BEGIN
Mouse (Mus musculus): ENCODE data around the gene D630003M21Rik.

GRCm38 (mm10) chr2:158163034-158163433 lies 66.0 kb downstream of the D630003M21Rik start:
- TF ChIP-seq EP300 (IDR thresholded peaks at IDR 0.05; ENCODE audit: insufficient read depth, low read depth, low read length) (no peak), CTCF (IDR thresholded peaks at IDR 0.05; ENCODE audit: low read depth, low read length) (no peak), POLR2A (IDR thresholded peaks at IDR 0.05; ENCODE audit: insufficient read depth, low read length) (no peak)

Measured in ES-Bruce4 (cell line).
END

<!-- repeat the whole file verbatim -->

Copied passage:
Mouse (Mus musculus): ENCODE data around the gene D630003M21Rik.

GRCm38 (mm10) chr2:158163034-158163433 lies 66.0 kb downstream of the D630003M21Rik start:
- TF ChIP-seq EP300 (IDR thresholded peaks at IDR 0.05; ENCODE audit: insufficient read depth, low read depth, low read length) (no peak), CTCF (IDR thresholded peaks at IDR 0.05; ENCODE audit: low read depth, low read length) (no peak), POLR2A (IDR thresholded peaks at IDR 0.05; ENCODE audit: insufficient read depth, low read length) (no peak)

Measured in ES-Bruce4 (cell line).